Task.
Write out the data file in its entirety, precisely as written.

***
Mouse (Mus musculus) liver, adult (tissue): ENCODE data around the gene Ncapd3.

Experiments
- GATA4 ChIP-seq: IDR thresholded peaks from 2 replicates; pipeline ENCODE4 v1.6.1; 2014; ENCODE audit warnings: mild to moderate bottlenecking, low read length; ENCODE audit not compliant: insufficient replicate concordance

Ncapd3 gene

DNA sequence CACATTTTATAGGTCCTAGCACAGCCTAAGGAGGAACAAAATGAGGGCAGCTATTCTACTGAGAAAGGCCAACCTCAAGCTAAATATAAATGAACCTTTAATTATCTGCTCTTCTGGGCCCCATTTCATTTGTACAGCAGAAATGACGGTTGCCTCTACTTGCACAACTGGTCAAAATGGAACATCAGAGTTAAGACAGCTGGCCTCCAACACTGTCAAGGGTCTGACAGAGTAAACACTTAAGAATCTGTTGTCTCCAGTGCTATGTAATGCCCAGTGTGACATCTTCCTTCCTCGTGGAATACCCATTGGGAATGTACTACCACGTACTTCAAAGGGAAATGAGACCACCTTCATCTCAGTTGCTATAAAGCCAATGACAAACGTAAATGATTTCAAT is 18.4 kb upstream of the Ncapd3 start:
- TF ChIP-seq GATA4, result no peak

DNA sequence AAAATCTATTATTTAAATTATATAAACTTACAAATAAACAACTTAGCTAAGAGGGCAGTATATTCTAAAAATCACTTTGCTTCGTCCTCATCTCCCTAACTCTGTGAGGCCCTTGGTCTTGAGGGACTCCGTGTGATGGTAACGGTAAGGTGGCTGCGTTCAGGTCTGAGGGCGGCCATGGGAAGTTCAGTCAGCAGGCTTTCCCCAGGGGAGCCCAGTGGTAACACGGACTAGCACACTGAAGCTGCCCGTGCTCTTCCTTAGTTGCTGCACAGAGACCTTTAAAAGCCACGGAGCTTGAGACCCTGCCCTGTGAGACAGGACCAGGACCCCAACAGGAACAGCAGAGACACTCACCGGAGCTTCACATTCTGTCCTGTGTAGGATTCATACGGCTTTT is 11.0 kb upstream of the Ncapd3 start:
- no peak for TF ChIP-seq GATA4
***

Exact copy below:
Mouse (Mus musculus) liver, adult (tissue): ENCODE data around the gene Ncapd3.

Experiments
- GATA4 ChIP-seq: IDR thresholded peaks from 2 replicates; pipeline ENCODE4 v1.6.1; 2014; ENCODE audit warnings: mild to moderate bottlenecking, low read length; ENCODE audit not compliant: insufficient replicate concordance

Ncapd3 gene

DNA sequence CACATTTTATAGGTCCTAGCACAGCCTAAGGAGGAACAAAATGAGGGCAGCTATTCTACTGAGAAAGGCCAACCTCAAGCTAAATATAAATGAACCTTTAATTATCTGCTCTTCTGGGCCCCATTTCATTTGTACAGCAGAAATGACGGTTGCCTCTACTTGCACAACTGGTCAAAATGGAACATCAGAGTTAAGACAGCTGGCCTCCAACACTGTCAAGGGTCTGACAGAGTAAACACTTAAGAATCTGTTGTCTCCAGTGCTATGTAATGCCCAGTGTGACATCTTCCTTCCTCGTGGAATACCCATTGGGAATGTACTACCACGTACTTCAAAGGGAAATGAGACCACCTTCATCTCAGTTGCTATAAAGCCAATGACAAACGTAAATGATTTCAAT is 18.4 kb upstream of the Ncapd3 start:
- TF ChIP-seq GATA4, result no peak

DNA sequence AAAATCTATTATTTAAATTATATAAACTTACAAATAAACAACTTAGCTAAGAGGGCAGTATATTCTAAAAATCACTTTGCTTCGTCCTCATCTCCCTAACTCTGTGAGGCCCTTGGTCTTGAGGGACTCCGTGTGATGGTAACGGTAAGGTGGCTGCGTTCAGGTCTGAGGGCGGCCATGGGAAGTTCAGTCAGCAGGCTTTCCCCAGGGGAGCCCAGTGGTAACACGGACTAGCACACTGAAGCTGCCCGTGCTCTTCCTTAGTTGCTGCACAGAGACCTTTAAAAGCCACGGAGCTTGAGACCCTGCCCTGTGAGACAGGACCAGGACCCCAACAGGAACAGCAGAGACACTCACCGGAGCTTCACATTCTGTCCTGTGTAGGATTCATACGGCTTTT is 11.0 kb upstream of the Ncapd3 start:
- no peak for TF ChIP-seq GATA4